College student invents gel that halts bleeding
Veti-Gel is a synthetic version of ECM, which binds cells together and initiates the clotting process.
Thu, Mar 07 2013 at 3:19 PM
Joe Landolina may have invented a cure for bleeding. He claims that his creation, a substance called Veti-Gel, jump-starts the clotting and healing process so quickly that even wounds to internal organs or major arteries are able to close up instantaneously. And Joe has accomplished all this by his third year of college at NYU.
"It instantly tells the body, 'OK, stop the bleeding,' but also it starts the healing process," said Landolina.
Veti-Gel (also sometimes called Medi-Gel) is a synthetic form of the extracellular matrix, or ECM, the substance that forms a kind of scaffolding in the body that holds cells together and also triggers the clotting process if there is an injury. In tests on rats, Landolina was able to close up a slice into the liver and a puncture of the carotid artery. (He plans to publish the results in about two months.)
A bit less gruesome than those tests is a simulation video that Landolina and colleagues at startup Suneris produced. The 26-second clip begins with the team making about a 3-inch slice into a raw pork loin that's been pumped full of pig's blood. That blood immediately pours out as if from a spigot. They then squeeze a layer of Veti-Gel over the cut, and the flow stops immediately. "I have seen [Veti-Gel] close any size wound that it is applied to," said Landolina. "As long as you can cover it, it can close it." [See also: Foam Injection Could Stop Soldiers' Bleeding]
Plants naturally produce a material similar to the human extracellular matrix, but Landolina improves the process by using genetically modified plants to create Veti-Gel. Other wound treatments, such as collagen, come from animals, he said. And some rival treatments require refrigeration. Veti-Gel can be kept in packets or tubes at any temperature from 33 degrees to about 90 degrees Fahrenheit (1 degree to 32 degrees Celsius).
Landolina has been developing and testing Veti-Gel at Englewood Hospital in New Jersey. Dr. Herbert Dardik, who oversees Landolina's work at the hospital, told TechNewsDaily by email, "The material has promise… but the work is in its early stages and we need to carry out confirmatory tests. I am optimistic for the future."
Veti-Gel could also serve as a treatment for severe burns, Landolina said. "One of my other colleagues … he went to a bonfire. One of his friends fell into the fire and got second-degree burns. He put the gel on, and the next day it was healed," Landolina said.
That scenario recalls a scene from the movie "The Hunger Games," in which the heroine applies a sci-fi cream to a burn that quickly heals. Landolina knows it well.
Veti-Gel does three things in particular, depending on what part of the wound it comes in contact with. It can stimulate the creation of a blood-clotting substance, activate platelet cells to further plug the hole or cover and compress the wound.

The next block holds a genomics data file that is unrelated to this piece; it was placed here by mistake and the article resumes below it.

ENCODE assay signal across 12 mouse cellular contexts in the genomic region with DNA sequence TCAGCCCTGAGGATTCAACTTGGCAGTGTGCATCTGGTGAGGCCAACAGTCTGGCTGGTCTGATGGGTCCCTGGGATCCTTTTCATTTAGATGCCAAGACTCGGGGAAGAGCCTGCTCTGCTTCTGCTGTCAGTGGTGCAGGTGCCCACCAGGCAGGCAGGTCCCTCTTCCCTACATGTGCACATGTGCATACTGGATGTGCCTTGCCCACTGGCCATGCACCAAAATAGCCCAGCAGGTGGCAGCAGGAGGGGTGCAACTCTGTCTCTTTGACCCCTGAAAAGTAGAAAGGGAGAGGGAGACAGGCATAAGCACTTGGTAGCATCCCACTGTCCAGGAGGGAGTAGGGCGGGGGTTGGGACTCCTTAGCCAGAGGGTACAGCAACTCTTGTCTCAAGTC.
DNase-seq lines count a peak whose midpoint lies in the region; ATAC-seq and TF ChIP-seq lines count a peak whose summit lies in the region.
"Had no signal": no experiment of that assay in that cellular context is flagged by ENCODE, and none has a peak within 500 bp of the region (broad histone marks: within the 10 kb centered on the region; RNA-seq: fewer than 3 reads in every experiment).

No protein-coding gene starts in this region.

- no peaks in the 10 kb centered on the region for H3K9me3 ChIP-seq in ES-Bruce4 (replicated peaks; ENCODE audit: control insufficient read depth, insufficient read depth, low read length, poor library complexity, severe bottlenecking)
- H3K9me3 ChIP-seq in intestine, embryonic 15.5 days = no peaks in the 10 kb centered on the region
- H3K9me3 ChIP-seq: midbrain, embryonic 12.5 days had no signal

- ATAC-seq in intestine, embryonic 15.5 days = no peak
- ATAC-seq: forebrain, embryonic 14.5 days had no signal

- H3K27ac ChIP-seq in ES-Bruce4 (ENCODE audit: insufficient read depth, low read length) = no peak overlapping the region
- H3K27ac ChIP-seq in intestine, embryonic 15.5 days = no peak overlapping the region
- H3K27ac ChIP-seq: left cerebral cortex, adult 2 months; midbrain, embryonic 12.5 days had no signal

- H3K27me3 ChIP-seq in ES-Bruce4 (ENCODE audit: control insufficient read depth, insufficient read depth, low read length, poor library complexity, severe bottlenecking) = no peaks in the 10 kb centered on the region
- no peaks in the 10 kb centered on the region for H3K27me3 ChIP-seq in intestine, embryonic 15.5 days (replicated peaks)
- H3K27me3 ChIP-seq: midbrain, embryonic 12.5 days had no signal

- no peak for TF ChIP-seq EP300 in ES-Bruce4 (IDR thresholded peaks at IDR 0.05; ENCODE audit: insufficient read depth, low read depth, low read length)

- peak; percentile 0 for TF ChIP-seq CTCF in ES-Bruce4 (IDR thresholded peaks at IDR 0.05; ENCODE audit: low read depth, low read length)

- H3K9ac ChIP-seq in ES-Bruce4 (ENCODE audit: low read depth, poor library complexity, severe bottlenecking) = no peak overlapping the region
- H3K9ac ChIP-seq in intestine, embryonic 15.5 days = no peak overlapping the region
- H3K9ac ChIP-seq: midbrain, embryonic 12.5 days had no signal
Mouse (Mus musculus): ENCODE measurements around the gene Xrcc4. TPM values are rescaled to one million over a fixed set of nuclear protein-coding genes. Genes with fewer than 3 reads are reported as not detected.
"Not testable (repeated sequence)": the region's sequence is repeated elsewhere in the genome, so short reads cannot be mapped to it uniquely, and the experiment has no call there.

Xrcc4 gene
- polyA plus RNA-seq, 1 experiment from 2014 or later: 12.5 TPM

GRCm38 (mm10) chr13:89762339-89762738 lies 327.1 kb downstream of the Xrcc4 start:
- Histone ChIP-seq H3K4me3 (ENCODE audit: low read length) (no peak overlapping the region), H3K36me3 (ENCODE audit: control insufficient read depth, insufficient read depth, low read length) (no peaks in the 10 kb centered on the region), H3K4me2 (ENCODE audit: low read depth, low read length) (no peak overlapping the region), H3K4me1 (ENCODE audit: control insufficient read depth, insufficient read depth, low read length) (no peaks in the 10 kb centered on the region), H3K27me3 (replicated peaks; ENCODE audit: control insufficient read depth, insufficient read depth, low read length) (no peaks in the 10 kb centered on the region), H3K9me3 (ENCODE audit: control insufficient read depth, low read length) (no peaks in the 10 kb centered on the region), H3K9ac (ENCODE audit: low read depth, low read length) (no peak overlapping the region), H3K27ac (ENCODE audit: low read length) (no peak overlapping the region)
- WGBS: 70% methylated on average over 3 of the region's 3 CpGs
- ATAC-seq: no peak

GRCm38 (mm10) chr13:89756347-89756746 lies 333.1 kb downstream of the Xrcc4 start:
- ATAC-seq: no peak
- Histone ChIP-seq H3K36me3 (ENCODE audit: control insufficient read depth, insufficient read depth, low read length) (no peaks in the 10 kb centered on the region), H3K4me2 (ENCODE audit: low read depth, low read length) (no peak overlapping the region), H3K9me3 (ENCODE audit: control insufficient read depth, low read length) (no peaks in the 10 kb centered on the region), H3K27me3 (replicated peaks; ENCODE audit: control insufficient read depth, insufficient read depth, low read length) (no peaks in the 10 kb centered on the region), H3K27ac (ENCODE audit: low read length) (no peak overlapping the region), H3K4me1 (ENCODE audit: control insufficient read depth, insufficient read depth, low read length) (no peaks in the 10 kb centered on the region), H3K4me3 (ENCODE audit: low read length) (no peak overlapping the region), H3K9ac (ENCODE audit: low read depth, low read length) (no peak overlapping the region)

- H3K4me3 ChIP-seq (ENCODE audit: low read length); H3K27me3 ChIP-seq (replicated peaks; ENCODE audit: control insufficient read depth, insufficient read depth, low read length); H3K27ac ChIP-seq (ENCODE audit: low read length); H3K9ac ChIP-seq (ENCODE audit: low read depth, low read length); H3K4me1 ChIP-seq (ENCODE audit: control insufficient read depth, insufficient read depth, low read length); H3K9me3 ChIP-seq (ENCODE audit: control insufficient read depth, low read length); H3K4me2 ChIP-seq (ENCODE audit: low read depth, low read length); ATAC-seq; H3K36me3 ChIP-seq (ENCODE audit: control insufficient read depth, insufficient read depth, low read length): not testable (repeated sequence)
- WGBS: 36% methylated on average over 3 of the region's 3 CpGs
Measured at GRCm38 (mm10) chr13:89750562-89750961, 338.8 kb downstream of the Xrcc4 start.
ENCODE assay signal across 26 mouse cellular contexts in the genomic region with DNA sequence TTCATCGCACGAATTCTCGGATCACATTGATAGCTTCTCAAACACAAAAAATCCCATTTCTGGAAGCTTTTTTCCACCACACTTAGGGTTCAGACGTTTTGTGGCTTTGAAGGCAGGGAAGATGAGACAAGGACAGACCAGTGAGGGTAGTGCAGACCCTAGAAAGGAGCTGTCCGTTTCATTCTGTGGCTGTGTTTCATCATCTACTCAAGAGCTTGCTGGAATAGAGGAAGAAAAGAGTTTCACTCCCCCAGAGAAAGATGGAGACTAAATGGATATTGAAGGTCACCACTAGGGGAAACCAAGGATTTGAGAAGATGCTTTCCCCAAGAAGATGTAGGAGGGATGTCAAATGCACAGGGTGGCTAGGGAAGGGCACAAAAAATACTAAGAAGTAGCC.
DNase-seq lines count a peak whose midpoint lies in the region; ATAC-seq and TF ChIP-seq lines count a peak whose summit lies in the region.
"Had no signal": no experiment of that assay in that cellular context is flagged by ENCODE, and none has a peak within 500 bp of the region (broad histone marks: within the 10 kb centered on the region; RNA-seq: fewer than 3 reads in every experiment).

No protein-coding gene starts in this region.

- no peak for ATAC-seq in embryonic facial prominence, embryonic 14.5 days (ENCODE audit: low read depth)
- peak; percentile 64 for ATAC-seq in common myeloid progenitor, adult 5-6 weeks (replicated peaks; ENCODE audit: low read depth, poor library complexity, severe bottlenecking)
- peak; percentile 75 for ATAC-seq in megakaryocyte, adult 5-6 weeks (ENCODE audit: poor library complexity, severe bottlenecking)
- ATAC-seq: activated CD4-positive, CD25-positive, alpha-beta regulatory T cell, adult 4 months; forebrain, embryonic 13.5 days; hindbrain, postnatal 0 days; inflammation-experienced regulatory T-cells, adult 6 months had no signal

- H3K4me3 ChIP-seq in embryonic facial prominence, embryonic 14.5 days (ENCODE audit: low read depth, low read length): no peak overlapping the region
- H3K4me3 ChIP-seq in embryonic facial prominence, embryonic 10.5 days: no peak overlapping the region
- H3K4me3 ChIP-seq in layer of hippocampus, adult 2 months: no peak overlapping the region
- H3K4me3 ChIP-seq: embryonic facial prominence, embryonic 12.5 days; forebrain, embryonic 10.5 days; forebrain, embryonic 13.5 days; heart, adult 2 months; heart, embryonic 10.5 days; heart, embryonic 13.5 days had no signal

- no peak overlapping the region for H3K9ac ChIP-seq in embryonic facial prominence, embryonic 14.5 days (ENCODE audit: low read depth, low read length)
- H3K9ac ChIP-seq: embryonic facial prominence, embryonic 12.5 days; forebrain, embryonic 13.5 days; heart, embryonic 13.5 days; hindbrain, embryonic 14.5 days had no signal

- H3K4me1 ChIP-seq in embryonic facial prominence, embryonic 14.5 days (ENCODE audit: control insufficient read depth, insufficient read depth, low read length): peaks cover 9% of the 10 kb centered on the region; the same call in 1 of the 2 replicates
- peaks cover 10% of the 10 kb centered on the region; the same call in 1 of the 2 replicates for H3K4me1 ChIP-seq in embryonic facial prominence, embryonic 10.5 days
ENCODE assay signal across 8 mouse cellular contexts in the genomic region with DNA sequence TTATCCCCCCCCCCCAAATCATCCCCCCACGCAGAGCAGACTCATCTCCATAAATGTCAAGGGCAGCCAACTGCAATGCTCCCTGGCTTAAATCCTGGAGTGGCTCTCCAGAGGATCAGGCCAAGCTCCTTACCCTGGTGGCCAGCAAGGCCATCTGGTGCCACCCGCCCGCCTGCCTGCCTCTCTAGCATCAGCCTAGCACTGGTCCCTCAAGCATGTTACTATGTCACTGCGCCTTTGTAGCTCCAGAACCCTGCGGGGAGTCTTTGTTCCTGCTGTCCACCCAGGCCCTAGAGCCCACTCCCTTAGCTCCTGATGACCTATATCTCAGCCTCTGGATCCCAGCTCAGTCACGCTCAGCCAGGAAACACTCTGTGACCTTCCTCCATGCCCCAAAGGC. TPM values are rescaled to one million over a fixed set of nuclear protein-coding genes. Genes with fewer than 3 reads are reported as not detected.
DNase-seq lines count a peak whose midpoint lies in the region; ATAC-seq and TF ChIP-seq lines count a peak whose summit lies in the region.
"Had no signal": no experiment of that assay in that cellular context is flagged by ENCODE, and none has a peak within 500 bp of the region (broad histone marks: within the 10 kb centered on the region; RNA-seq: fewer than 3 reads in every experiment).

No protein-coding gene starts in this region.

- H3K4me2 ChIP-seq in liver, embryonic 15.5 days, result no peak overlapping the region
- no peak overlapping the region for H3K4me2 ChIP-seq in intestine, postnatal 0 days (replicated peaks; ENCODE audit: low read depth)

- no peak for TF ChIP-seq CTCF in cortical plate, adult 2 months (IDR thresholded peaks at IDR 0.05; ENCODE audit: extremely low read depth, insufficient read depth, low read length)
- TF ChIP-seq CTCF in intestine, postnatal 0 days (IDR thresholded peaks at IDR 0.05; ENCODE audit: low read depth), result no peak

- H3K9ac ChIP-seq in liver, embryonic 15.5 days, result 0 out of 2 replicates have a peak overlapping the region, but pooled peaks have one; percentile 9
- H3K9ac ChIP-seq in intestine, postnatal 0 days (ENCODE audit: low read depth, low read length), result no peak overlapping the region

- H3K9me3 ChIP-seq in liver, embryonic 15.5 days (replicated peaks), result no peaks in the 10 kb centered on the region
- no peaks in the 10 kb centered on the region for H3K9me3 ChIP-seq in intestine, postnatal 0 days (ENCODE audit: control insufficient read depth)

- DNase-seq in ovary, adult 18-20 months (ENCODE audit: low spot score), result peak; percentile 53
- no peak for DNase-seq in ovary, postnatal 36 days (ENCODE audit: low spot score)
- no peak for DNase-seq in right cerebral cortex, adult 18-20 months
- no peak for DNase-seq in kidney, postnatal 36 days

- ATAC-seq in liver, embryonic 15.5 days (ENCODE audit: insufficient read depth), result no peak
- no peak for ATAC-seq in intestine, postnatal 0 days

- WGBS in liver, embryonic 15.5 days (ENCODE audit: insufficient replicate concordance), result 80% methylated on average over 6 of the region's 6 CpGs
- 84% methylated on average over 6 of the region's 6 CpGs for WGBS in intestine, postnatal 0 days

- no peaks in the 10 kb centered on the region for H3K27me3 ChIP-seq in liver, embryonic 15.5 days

When any part of the body is wounded, the damaged extracellular matrix helps trigger a cascade of chemical reactions in the blood that ends in fibrin — fibers that join togehter to start blood clots.
If Veti-Gel reaches the blood's platelet cells, it helps signal them to change shape and stick together to further help plug the hole in a blood vessel. [See also: Artificial Blood Clots to Improve Soldier Survival]
And when Veti-Gel comes into contact with the extracellular matrix in the wounded tissue, it binds to it, forming a kind of cover over the area. That eliminates the need to even apply pressure to the wound. "It looks like, feels like, and acts like skin," said Landolina.
If Veti-Gel works as well as claimed, it could rival other products designed to close wounds. The U.S. military typically uses QuikClot, gauze soaked in kaolin, a material that activates platelets to form a clot. But it requires several minutes of applying pressure. Hospitals typically use Floseal, a bovine gelatin containing human thrombin, the enzyme that produces fibrin for clotting.
Landolina is currently designing tests to compare Veti-Gel to those rival treatments and is looking for an independent researcher to perform the evaluation. He hopes to have the results this summer. Landolina is also looking to start testing Veti-Gel with veterinarians.
"We are eager to see the results," said Marisa Tricarico, who evaluates medical investments for the NYU Innovation Venture Fund. "He has impressed a lot of people," she said of Landolina (that includes assessments from medical experts).
Landolina has applied for a patent and is beginning the FDA approval process. He also plans to apply for a grant from the Department of Defense, which he hopes will some day be a client. (He plans to market a version for the military called Medi-Gel.)
With all the success he's already had, Landolina may feel it's time to have a drink and celebrate. But he'll have to wait a bit longer — he doesn't turn 21 until next January.
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